My childhood best friend and her husband had just flown in from Washington, D.C. hours before. She gave me the virtually unnoticeable lean-to. BFF language for, “Fudgsicle! We’re in trouble now.” Yes, indeed, we were on the conversion hit list. But what the sisters didn’t know was that we weren’t wandering souls looking for salvation or a friend or a path of light to follow. Our communicado with God was good without Joseph Smith and the prophets’ two cents. We just like exploring historic houses. After all, we grew up in Virginia, a Mecca of American history. Only there the tour guides are more likely to serve you a glass of Piedmont wine than try to bring you into the religious fold.
Nonetheless, an hour later we emerged having seen a beautiful home, been offered the Book of Mormon and respectfully declined, and only one slip to our politically correct dialogue. In the storeroom, Sister X & Y explained that savvy Mr. Young set up a mercantile store for his families to procure groceries, clothing, tools, etc. He even made the door handles low so his children could come without their mothers. My obvious next statement was, “A store for all his wives to come shopping at. Smart. He had so many.” To which, and I’m still reeling a bit, Sister X pretty much denied the polygamy aspect despite all she had already said. Confused? We were. She went on to explain that, “Brigham Young was a big proponent of women’s rights. In later years, women didn’t need as much help from men as they did back then.” Uh-huh. Gotcha. I’m not here to debate polygamy. No, no, I’ll let the LDS-ers volley that one between themselves. As for me and my man, we’ll stick to the Adam + Eve equation. Had there been a Joanne, June and Jackie at Eve’s side, then that’d be a different story.
Outside the Beehive, my friend’s husband brought up an excellent book, Jon Krakauer’s Under The Banner of Heaven. “You have to read it!” he told me because I hadn’t. But I had read Into the Wild and Into Thin Air. Brilliant narratives, brilliant writing. So I assume Krakauer’s exploration of the Mormon faith is similar.
Krakauer takes readers inside isolated communities in the American West, Canada, and Mexico, where some forty thousand Mormon Fundamentalists believe the mainstream Mormon Church went unforgivably astray when it renounced polygamy. Defying both civil authorities and the Mormon establishment in Salt Lake City, the leaders of these outlaw sects are zealots who answer only to God. Marrying prodigiously and with virtual impunity (the leader of the largest fundamentalist church took seventy-five “plural wives,” several of whom were wed to him when they were fourteen or fifteen and he was in his eighties), fundamentalist prophets exercise absolute control over the lives of their followers, and preach that any day now the world will be swept clean in a hurricane of fire, sparing only their most obedient adherents.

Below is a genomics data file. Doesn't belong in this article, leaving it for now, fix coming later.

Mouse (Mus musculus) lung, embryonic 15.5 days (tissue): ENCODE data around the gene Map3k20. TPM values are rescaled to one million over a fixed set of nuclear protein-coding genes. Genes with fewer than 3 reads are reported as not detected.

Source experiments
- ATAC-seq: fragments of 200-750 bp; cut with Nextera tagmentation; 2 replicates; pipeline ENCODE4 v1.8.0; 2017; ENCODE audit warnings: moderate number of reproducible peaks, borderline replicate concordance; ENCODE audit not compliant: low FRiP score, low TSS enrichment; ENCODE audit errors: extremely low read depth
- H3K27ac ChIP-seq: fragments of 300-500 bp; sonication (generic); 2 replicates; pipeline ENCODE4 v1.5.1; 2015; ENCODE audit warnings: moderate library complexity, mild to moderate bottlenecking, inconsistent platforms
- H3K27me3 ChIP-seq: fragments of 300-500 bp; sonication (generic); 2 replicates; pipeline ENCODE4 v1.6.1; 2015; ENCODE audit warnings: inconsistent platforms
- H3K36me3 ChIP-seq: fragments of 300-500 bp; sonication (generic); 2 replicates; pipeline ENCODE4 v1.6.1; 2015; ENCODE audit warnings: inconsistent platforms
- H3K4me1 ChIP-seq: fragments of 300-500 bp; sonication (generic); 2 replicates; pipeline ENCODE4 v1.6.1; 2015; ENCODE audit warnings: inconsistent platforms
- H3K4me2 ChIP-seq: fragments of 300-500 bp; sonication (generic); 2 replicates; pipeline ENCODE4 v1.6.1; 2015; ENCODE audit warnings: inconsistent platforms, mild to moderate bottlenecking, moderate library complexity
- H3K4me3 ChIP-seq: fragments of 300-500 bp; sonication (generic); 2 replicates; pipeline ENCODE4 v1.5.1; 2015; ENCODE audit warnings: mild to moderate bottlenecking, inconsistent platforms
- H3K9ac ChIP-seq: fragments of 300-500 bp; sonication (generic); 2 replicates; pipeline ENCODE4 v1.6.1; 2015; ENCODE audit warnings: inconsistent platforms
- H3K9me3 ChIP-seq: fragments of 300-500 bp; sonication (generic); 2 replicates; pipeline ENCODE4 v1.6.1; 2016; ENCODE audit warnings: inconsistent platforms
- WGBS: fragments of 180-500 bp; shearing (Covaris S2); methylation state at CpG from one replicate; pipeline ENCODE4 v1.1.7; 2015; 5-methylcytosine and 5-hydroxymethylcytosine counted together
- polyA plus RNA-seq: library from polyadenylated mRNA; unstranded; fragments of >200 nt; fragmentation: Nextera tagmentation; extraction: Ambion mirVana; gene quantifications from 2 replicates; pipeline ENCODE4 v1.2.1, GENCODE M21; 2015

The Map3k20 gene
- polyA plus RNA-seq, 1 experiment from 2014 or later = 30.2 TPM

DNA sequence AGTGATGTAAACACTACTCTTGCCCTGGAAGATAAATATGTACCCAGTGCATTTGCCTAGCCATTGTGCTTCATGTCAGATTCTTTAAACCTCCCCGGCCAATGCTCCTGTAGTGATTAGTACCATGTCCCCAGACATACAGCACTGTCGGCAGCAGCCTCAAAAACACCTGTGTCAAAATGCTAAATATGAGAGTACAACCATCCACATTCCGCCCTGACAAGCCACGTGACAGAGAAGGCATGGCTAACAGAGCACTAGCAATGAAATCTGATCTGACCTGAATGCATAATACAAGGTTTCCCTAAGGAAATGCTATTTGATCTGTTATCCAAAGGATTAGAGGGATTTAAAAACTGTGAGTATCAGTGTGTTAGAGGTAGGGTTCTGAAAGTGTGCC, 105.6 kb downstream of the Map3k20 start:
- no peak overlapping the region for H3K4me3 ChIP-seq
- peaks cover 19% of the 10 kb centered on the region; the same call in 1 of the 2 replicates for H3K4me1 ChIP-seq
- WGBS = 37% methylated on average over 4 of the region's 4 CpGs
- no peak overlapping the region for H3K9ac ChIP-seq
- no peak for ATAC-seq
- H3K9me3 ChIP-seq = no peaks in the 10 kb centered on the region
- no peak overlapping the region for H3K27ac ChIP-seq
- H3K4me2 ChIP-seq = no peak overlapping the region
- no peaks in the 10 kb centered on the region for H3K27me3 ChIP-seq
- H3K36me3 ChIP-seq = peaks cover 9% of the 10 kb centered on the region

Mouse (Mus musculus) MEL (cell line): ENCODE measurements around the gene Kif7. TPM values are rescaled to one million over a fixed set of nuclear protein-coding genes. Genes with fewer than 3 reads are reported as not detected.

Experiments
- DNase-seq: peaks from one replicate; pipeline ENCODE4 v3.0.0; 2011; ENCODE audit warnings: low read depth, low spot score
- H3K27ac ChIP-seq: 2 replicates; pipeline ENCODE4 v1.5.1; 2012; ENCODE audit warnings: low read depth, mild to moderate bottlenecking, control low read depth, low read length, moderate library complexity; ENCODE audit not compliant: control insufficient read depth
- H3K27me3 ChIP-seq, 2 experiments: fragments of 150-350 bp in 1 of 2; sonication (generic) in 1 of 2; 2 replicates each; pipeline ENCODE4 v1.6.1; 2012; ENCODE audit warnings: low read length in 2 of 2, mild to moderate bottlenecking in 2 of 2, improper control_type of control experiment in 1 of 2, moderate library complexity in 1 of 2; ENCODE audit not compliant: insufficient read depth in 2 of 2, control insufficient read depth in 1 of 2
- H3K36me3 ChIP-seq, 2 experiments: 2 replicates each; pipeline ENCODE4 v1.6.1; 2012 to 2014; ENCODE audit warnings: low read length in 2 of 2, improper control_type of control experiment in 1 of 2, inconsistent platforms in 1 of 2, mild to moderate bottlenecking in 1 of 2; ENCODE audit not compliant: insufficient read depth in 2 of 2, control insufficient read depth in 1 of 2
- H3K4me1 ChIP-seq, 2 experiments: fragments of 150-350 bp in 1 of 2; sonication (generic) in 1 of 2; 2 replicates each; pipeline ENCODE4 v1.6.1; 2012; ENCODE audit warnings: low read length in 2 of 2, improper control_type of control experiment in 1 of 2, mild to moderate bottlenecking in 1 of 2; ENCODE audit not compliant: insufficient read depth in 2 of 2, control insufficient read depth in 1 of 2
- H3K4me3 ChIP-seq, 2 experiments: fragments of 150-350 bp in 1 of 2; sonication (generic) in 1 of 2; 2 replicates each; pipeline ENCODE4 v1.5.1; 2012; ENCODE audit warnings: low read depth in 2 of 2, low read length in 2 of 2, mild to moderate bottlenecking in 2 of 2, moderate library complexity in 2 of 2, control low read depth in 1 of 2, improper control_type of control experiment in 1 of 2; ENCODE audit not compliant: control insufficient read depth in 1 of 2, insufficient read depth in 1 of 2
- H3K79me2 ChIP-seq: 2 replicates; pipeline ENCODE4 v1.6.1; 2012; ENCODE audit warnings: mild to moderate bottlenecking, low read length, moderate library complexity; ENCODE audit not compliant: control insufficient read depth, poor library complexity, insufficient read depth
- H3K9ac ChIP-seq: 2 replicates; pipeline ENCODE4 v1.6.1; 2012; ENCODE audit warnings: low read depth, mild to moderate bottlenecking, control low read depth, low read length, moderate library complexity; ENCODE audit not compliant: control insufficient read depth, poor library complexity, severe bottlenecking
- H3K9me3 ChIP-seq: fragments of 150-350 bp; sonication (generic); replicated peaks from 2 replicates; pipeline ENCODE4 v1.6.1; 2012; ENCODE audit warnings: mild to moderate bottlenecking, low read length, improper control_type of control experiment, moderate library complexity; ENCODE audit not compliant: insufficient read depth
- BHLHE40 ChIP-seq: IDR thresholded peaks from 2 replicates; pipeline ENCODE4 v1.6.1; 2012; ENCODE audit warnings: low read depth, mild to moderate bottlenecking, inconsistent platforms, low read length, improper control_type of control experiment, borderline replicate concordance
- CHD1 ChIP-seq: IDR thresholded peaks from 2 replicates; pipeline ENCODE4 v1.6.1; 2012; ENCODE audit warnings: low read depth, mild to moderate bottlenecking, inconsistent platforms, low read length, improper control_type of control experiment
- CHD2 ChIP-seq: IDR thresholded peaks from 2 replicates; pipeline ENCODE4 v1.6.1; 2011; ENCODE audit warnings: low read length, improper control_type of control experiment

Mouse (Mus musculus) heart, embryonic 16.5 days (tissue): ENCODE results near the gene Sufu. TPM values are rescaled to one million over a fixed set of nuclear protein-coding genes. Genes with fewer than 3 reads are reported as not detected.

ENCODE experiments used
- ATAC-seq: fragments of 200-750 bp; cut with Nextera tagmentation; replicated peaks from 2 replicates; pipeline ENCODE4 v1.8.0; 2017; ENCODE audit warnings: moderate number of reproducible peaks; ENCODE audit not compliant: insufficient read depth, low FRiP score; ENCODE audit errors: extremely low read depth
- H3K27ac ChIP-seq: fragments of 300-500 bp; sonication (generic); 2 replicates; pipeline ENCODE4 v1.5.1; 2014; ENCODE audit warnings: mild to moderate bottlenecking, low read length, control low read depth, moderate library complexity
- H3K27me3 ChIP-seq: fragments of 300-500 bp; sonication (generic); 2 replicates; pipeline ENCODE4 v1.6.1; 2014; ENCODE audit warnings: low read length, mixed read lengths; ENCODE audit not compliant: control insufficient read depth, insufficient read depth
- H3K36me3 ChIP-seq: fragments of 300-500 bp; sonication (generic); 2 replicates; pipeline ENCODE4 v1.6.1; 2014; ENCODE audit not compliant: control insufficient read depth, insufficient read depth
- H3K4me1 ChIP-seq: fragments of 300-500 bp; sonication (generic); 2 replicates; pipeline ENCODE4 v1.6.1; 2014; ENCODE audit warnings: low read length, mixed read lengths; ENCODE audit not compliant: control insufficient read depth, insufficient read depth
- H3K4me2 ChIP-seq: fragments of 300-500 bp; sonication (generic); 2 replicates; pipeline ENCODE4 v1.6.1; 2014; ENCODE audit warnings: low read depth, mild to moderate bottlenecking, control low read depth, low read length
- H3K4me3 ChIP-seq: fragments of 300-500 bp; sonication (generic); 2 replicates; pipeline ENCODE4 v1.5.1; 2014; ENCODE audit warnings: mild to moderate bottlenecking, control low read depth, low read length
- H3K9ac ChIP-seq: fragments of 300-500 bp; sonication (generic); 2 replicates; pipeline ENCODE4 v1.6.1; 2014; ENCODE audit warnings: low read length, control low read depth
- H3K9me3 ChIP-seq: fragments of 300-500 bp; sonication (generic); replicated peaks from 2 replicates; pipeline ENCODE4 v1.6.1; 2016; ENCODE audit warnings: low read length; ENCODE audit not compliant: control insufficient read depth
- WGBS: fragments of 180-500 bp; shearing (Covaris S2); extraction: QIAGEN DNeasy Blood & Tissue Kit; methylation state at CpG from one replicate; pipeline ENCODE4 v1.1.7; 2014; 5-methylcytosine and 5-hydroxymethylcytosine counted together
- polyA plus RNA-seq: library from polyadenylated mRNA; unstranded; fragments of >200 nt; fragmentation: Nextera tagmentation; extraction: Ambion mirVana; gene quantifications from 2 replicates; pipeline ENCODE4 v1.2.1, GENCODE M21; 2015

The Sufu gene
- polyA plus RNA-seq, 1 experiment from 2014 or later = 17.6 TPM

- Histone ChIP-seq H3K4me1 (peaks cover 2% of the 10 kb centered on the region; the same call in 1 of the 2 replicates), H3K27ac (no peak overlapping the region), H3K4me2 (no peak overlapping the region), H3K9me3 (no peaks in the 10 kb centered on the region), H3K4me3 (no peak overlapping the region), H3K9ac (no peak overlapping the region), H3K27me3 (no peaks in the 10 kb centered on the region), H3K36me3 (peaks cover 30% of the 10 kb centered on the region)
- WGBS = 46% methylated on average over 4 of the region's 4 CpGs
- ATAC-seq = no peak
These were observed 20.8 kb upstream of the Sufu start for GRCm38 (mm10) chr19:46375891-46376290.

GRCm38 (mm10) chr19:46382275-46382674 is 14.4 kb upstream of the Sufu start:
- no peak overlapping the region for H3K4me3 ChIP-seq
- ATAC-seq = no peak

I’m going to put this on order. I’m interested. As expected, the LDS Church was unenthusiastic about the book, but the controversy only makes it more appealing. One of those “want what you can’t have” things, which I’m sure fundamental LDS-ers can appreciate.
Overall, my visit to Salt Lake City was five stars. Though founded in Mormonism, the city now boasts a fifty-fifty split. Fifty percent Mormon, fifty percent not. Everyone I met, from the waiters to the Smith’s Market shoppers, was kind, gracious and welcoming. But I can’t help but wonder about the men and women within that gated, steeple temple. The secrets they share and keep. Nobody is perfect all the time. We’re human, and you can only smile for so long before your cheeks start to hurt.
I have a contingent of dear Mormon friends here in El Paso and while I’ll never convert, I hope they’ll allow me to respectfully pick their brains. The most titillating stories are the ones whose edges blend slightly into reality and leave you wondering how deep the rabbit hole goes.
Yours truly, Sarah